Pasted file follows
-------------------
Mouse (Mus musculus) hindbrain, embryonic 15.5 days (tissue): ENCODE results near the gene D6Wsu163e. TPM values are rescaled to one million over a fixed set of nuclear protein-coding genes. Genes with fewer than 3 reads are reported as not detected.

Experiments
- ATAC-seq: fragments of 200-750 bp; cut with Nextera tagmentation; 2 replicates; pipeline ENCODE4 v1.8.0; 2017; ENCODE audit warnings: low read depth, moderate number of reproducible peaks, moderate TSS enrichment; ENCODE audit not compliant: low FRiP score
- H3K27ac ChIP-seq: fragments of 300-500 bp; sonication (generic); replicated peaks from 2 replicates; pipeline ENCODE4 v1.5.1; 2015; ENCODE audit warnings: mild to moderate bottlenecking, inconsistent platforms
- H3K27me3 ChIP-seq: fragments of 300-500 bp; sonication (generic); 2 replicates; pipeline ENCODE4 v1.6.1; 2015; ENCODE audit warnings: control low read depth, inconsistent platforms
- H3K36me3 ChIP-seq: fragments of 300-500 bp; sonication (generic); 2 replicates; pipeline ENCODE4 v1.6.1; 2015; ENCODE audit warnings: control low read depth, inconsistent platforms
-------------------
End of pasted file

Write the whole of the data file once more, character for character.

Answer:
Mouse (Mus musculus) hindbrain, embryonic 15.5 days (tissue): ENCODE results near the gene D6Wsu163e. TPM values are rescaled to one million over a fixed set of nuclear protein-coding genes. Genes with fewer than 3 reads are reported as not detected.

Experiments
- ATAC-seq: fragments of 200-750 bp; cut with Nextera tagmentation; 2 replicates; pipeline ENCODE4 v1.8.0; 2017; ENCODE audit warnings: low read depth, moderate number of reproducible peaks, moderate TSS enrichment; ENCODE audit not compliant: low FRiP score
- H3K27ac ChIP-seq: fragments of 300-500 bp; sonication (generic); replicated peaks from 2 replicates; pipeline ENCODE4 v1.5.1; 2015; ENCODE audit warnings: mild to moderate bottlenecking, inconsistent platforms
- H3K27me3 ChIP-seq: fragments of 300-500 bp; sonication (generic); 2 replicates; pipeline ENCODE4 v1.6.1; 2015; ENCODE audit warnings: control low read depth, inconsistent platforms
- H3K36me3 ChIP-seq: fragments of 300-500 bp; sonication (generic); 2 replicates; pipeline ENCODE4 v1.6.1; 2015; ENCODE audit warnings: control low read depth, inconsistent platforms